28. 88% of consumers who search for a type of local business on a mobile device call or go to that business within 24 hours. (Nectafy)

Just like your mother told you as a kid, first impressions really do count. People use their mobile device to find a local business when they’re ready to buy and a great mobile website makes the decision even easier for them.

29. 83% of B2B marketers said mobile apps were important to content marketing. (Strategy Trends)

Remember when having a website was cool and not all businesses had one? We’re seeing the exact same trend with mobile apps today.

30. By 2018, 8 in 10 email users will likely access their email accounts exclusively from their mobile devices (emailmonday)

Mobile marketing isn’t just about apps and your website; even your emails need to be fully optimized to offer the best experience on the go.

31. 40% Of Mobile Searches Have Local Intent (Google Mobile Moments Study)

Even local businesses need to be equipped with a mobile strategy!

32. 70% Of Consumers Delete Emails Immediately That Don’t Render Well On A Mobile Device (Blue Hornet)

Don’t let your message get ignored because it wasn’t optimized for mobile viewing.

33. Mobile Offers are Redeemed 10x More Frequently Than Print Offers (eMarketer)

48% of companies are using mobile coupons/offers in 2017. That’s up 16% since 2013.

34. As of Q1 of 2017, Samsung was the leading phone maker (with a 22.8% share) followed by Apple and Huawei. (International Data Corporation)

Even if everyone on your team is a hard core iPhone fan, remember, not everyone is. In fact, globally, Samsung devices are more popular. Make sure to test and optimize for that experience as well.

35. 5-5.1-inch is the most used screen size, 720 x 1280 is the most used screen resolution. (DeviceAtlas)

Every audience is different, but if you don’t have access to formal mobile testing or data on your users, planning around these dimensions are a good starting point.

36. 48% of millennials view video solely on their mobile device. (Source)

If you’re targeting a younger audience, make sure to utilize video in your mobile marketing.

37. Website that load in 5 seconds on mobile see 25% more ad visibility and 70% longer session duration. (Google DoubleClick)

Mobile optimization is more than just visual. Speed always plays a large role.

Here’s a video from our YouTube Channel to put it a bit more into perspective:

38. 79% of people use their smartphone for reading email — a higher percentage than those who use it for making calls. (Email Monday)

We’ve reached a point where the “phone” part of a smartphone is just a feature and not the primary function, which is good news for brands that use inbound marketing as their primary strategy.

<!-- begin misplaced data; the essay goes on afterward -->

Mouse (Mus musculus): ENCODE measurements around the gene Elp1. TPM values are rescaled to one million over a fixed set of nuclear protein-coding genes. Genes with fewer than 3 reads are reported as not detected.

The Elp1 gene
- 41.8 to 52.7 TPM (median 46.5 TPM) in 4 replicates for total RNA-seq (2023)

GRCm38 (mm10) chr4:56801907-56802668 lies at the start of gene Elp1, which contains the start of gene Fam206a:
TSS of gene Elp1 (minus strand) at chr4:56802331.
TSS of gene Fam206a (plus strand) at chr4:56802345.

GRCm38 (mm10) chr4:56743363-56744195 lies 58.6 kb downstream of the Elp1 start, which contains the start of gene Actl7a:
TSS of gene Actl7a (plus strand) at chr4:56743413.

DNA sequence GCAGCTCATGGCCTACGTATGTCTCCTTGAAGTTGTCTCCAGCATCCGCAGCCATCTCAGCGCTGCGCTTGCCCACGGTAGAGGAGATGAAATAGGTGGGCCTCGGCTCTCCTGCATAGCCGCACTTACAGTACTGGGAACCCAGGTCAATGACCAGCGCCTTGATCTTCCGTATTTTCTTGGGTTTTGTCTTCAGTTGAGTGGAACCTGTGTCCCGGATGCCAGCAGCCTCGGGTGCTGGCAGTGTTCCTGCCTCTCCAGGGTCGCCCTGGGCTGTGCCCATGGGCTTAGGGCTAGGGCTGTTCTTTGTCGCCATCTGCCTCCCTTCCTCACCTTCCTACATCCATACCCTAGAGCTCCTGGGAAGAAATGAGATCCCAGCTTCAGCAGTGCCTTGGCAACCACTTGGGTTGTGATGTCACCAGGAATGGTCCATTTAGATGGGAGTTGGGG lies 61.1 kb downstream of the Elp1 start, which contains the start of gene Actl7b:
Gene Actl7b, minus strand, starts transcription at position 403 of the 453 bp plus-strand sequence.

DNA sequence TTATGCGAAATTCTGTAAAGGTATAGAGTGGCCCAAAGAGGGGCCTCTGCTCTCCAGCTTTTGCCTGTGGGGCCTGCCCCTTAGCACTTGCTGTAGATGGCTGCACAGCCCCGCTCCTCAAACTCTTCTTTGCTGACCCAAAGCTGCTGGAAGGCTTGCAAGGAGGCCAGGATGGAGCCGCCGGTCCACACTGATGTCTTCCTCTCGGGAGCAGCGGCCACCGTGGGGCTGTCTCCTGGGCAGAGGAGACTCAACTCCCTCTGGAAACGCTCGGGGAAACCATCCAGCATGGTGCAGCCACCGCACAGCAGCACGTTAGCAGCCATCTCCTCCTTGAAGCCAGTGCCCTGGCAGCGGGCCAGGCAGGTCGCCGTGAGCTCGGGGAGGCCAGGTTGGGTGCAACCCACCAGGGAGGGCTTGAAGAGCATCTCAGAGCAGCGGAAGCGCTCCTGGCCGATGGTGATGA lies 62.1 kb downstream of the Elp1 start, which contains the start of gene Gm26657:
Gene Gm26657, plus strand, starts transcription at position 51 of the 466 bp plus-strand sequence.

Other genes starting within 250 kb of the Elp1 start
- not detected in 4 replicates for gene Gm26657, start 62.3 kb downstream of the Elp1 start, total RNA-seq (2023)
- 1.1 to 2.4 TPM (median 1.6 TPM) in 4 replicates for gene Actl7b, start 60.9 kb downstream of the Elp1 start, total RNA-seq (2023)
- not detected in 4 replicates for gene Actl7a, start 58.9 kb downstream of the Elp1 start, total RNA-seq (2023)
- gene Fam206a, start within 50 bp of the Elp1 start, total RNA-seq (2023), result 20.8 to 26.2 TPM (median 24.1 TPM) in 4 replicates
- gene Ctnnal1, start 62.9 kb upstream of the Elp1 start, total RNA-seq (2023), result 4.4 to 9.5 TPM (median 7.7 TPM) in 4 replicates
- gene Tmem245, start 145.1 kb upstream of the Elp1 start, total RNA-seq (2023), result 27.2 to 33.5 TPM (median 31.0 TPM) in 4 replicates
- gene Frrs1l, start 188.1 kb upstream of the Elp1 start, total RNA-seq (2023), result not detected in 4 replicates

39. The total number of mobile app downloads in 2017 – 197 billion (a forecast) (Statista)

40. The total number of iOS app downloads in 2016 – 25+ billion (Source: App Annie)

41. The total number of Android app downloads in 2015 – 50 billions (Source: Benedict Evans)

42. The total number of Android app downloads in 2016 –  90 billion (App Annie)

43. The app category people spend time the most – Social Networking (29% of users) Source: comScore

44. The most popular app, both iOS and Android, by penetration – Facebook (81% of users) (Source: comScore)

45. The Mobile app Millennials use the most in 2015 – Facebook (21% of users) (Source: comScore)

46. The mobile app Millennials use the most in 2017 – Amazon (35% of users) (Source: BusinessInsider)

47. The time spent per user with digital media on mobile in US daily in 2017 – 2.3 hours (Source: comScore)

48. The age group that spends the most time on apps monthly in US in 2015 – 18-24 (90.6 hrs on smartphone apps, 34.7 hrs. on tablet apps) (Source: comScore)

49. The age group that spends the most time on apps monthly in US in 2017- 18-24 (93.5 hrs / month on smartphone apps, 27.6 hrs. / month on tablet apps) (Source: Statista)

50. The average number of apps people use daily – 9 , monthly – 30 (Source: TechCrunch)

51. The major age group of users that operate a smartphone with two hands – 55+ (39% of users) (Source: comScore)

52. Total number of iOS apps on the App Store – 2.2 million (as of the January of 2017) (Source: Statista)

53. Total number of Android apps on Google Play  – 3 million (as of June of 2017) (Source: Statista)

54. Total number of apps on Amazon AppStore – 600k+ (as of spring 2016) (Source: Statista)

55. The most popular iOS app category, by volume – Games (25%) (Source: Statista)

56. The most popular Android app category, by penetration – Tools (99.8%) (Source: Statista)

57. The most popular Amazon AppStore category – Games (21% of the total number of apps)

58. Total number of app publishers – 968k (Google Play), 498k (App Store), 75k (Amazon AppStore) (Source: App Annie)

2017 Mobile Statics

59. Smartphone sales increased 5 percent in 2016 over 2015, totaling 1.5 billion units sold worldwide (Gartner).

60. There is more than 4.5 times the number of Android users than iOS users worldwide, with Android representing 81.7 percent of market share in Q4 2016 to Apple’s 17.9 percent (Gartner).

61. Mobile adoption is still growing, as 77 percent of US adults owned a smartphone in November 2016 (Pew Research Center).

62. Consumer engagement with mobile is undergoing solid growth. In 2016, the average user spent 3.1 hours engaged, compared to just under one hour per day in 2011 (KCPB).

63. The total time spent in apps worldwide reached 1.6 trillion hours in 2016 — a year-over-year app engagement increase of over 50 percent (App Annie).

64. The top five app activities among US consumers in 2017 are listening to audio, social media, gaming, video viewing and messaging (eMarketer).

65. The average US-based smartphone owner uses over 35 apps per month. The top 20 percent of app users use over 45 apps monthly (App Annie).